instrumentals “Christina” and “Sophia”.
Vocals recorded that day were “Open Up Your Heart”, “Shake, Shout  
& Soul” and "Bright Star”. Ray Baradat had been drafted and reported
to the U.S. Army in June of 1964.  Although the group continued to
perform for the next two years during Baradat’s departure the group
did not record again until the mid 70’s.

Late 1959 Alex Pilkington left the group for the U.S. Army.  He
was replaced by Lavern Butler who brought dancing skills to the
group.  1961 saw the return of Alex so the group now included
five singers and three band members.  1962 saw Will Johnson
leave the group and replaced with his brother Johnny “Buddy”
Johnson.  Also in 1962 the group was approached by Anthony
Hilder, a record producer from Los Angeles and asked to record
once again.  Anthony Hilder was a known character, producing
many local L.A. bands and singers.  The first session took place
in L.A. in November 1962.  The two sides recorded were “Close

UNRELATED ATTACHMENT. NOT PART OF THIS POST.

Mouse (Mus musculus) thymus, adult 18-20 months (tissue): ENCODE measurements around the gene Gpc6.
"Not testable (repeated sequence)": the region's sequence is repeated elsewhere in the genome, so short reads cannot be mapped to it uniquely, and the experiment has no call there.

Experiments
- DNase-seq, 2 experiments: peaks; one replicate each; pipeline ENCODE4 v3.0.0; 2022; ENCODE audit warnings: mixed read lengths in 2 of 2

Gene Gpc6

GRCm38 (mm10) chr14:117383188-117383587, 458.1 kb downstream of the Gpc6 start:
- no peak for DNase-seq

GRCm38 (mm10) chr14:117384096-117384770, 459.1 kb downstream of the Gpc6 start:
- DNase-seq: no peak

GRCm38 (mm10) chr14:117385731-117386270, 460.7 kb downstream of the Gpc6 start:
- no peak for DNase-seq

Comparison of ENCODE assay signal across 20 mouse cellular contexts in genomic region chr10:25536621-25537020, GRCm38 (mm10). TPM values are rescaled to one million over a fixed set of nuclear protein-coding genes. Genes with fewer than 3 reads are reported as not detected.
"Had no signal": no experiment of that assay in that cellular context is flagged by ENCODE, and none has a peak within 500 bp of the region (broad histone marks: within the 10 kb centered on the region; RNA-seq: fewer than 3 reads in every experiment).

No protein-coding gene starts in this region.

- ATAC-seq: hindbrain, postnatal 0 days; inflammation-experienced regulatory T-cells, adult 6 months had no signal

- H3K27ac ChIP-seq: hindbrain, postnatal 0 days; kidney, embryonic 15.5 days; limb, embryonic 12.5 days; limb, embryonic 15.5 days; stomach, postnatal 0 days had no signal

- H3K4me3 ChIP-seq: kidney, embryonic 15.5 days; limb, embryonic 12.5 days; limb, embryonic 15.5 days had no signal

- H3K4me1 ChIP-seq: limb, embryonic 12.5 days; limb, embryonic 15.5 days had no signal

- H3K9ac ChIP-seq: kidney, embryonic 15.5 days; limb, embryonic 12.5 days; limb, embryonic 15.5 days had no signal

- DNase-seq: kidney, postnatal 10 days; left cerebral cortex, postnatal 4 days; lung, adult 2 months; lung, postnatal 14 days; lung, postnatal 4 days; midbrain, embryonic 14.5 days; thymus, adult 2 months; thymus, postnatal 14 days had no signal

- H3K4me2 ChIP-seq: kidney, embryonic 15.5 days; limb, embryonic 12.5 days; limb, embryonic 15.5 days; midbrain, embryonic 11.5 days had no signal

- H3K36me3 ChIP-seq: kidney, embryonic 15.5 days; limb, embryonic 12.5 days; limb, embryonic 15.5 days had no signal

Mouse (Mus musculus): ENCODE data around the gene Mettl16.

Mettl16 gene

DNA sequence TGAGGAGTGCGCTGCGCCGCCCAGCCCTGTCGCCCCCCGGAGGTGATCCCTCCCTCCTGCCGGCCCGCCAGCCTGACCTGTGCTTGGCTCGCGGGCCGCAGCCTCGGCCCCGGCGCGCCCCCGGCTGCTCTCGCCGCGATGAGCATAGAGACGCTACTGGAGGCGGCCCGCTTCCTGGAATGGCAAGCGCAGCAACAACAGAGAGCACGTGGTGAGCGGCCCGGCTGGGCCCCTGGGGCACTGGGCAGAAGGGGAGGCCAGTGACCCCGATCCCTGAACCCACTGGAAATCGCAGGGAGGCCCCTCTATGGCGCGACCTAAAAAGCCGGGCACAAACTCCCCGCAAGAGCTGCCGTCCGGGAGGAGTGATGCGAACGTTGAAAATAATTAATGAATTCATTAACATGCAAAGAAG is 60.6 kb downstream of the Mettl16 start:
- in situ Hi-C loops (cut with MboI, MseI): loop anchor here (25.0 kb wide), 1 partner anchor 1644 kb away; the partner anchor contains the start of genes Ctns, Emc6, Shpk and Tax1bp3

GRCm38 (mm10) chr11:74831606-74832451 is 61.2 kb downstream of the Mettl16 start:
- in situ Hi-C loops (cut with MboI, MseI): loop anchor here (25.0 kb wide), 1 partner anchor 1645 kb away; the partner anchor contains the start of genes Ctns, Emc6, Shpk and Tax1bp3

To Me” and “The Soul”.   At this time Hilder also changed the
groups name to The Charades.   Another session was cut in
1963 to include songs “Take A Chance”, “Promise Her
Anything” and an instrumental number “Delano Soul Beat".  
Lavern Butler left the group to form his own band in 1963.
Later in 1963 the group cut “Surf’n’ Stomp”
and “For You” produced by Ray Baradat
and Al Garcia.  Hilder took the masters and
had them released on Northridge Records
owned by George Sherlock a record
executive for Mercury Records.  The next
session was recorded at the well know El
Dorado studio just off of Hollywood and
Vine in L.A.  This session produced the best-
known record by The Charades “Please Be
My Love Tonight” released on Ava Record
a company owned by Fred Astaire.
Upon Baradat’s return in July of 1966 the group then began playing in clubs as
opposed to the dances that they had done earlier.  During this time Alex